I don’t know if I’ve mentioned this before, but I really like mango. And coffee.
You’re probably thinking, “What in the world does a mango and cup of coffee have to do with getting my kids to clean their rooms?” Well, probably not a lot, but just go with it for a second.
I’d say that most of us when faced with a big task, assignment, our busy day, busy week, etc. are often overwhelmed by the enormity and stress of it. Sometimes, we’re even so overwhelmed by it that we don’t even touch it for as long as possible. We put it off and put it off, hoping that with time it will just go away or get easier.
Usually, this isn’t the case.
Many times, as adults, we will break up our tasks into smaller, more manageable tasks. We feel a sense of accomplishment when we complete this sub-tasks, and, before we know it, the big task is completed. I’ve read a number of business and time management articles that have pointed in this direction — Break up the big tasks! If you’re not already doing this for yourself, you should.
Back to the mango and coffee…
We also like to feel like we’re working for something. If we know there is a promotion on the horizon, we’re saving for a vacation, exercising to lose weight… whatever it may be. If we know there is a reward for our efforts, we are more likely to work harder for it.
I am one of those unfortunate people without a washer and dryer. I have three choices:
1. Save for a washer & dryer.
2. Go to the laundromat.
3. Wash laundry in my bathtub.
A couple of those could actually be combined, but the way I see it is, I could spend $20-30 a week at the laundromat, OR I could save that money for other things (even save for a W/D) while I wash my laundry in the tub. If you haven’t done this before, it is incredibly strenuous work, especially when you’re dealing with heavy, wet bath towels.
I have been doing my laundry this way for about a year now. I’m washing towels today and decided that between the washing and the squeezing out & hanging step, I would reward myself with a mango and cup of coffee. It made the washing part just a bit easier to get through. By the way, that’s my LEAST favorite part of washing laundry in the tub.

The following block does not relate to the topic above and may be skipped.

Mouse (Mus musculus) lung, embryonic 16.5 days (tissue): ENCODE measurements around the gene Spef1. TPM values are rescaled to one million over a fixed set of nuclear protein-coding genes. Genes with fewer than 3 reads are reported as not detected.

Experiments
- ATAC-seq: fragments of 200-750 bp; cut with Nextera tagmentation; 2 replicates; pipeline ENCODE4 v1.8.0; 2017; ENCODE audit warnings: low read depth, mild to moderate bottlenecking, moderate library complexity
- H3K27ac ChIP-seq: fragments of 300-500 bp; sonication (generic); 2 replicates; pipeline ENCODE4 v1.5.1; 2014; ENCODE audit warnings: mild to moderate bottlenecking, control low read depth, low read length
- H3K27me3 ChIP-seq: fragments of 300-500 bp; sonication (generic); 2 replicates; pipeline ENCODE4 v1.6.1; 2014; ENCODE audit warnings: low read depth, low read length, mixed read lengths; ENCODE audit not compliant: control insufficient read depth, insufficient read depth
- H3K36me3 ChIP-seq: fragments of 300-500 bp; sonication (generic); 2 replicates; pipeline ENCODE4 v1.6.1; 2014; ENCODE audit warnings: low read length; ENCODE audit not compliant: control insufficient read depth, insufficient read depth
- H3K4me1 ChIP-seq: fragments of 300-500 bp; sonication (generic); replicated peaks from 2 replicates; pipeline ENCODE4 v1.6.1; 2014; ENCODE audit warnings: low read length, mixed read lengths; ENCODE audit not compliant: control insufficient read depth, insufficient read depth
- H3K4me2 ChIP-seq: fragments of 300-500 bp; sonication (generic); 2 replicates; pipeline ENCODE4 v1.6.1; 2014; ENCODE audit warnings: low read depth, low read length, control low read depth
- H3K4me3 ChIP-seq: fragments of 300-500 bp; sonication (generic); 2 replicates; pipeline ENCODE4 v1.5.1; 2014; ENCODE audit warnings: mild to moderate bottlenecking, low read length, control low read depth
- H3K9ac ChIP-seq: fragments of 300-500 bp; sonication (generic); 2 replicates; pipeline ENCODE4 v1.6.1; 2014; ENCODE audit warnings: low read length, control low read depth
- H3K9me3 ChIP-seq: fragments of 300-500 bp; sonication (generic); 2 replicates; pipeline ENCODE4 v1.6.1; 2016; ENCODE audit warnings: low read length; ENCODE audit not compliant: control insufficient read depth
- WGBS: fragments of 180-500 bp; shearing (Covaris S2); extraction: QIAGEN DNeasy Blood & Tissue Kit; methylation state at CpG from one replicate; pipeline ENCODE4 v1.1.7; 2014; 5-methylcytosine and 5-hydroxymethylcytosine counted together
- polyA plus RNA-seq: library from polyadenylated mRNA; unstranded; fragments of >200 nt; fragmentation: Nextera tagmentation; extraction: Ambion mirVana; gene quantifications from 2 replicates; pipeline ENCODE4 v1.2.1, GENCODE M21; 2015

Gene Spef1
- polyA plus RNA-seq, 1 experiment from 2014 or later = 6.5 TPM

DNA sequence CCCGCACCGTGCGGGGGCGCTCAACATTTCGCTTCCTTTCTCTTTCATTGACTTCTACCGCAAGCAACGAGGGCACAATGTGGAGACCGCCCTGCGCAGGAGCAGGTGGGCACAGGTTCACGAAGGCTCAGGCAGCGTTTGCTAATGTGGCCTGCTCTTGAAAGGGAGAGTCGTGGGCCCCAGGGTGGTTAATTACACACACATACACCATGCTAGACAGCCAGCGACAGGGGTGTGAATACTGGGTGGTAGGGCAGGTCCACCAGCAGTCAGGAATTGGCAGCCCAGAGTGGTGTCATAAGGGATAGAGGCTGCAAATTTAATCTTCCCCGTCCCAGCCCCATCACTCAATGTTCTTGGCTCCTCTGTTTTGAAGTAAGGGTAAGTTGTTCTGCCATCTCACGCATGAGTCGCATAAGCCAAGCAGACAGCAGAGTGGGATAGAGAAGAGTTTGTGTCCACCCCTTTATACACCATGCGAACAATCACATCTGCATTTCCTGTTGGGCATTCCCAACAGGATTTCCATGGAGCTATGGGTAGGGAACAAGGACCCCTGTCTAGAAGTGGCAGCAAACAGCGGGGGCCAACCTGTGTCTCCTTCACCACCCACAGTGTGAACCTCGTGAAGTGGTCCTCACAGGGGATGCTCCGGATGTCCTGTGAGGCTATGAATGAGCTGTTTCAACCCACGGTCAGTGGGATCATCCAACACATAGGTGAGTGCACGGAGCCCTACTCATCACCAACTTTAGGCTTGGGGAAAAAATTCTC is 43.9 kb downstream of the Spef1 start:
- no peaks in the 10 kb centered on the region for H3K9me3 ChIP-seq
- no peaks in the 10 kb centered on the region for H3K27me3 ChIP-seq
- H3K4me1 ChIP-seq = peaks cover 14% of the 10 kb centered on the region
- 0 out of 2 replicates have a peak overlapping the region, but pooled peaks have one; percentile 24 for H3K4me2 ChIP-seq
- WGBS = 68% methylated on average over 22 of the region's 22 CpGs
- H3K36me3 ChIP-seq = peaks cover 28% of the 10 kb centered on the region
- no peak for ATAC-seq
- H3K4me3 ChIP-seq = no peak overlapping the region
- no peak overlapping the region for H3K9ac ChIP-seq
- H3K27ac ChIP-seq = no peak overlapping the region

Now, what does this have to do with a kid’s room?
Well, just like a big task seems overwhelming to you when you look at it as a whole, a messy room to clean seems overwhelming to a child when it’s viewed as a whole.
My daughter, especially, tends to get very overwhelmed. She is gifted with ADHD and the thought of cleaning her mess sends her into fits and tears, but I came up with something that has worked so far.
First, the before…
Pretty scary, right? I tripped a few times just trying to get through her room to take a “good” photo.
So here’s what I did…
If you look closely, you can see two pink strings draped across everything. I took two long pieces of yarn and divided her room into four quadrants. I didn’t give her a time limit, but told her that when she gets one corner clean she can play games on my phone for 15 minutes. And by “clean”, I don’t mean moving stuff from one corner to another. It has to be put away.
I tell her when she gets two corners cleaned, she can have a 15 minute break and a snack. Three corners is her choice of what to do for 20 minutes. When she gets all four corners cleaned, she can watch a movie.
The rewards are up to you, but letting your child know there will be a reward and what the reward is will help motivate her to clean those corners. Visually breaking the room up into four parts with string helps them to break up the big task and make it seem a bit more doable.
It took my daughter two afternoons/evenings after school, but here’s what it looks like today.
Still could use some work, but it looks a TON better than it did! Could definitely use a good vacuuming too!!
Not bad at all! If you try this out, I would love to hear your results!
For now, I need to finish my laundry. When it’s all hung up to dry, I think I’ll reward myself with some knitting time. 🙂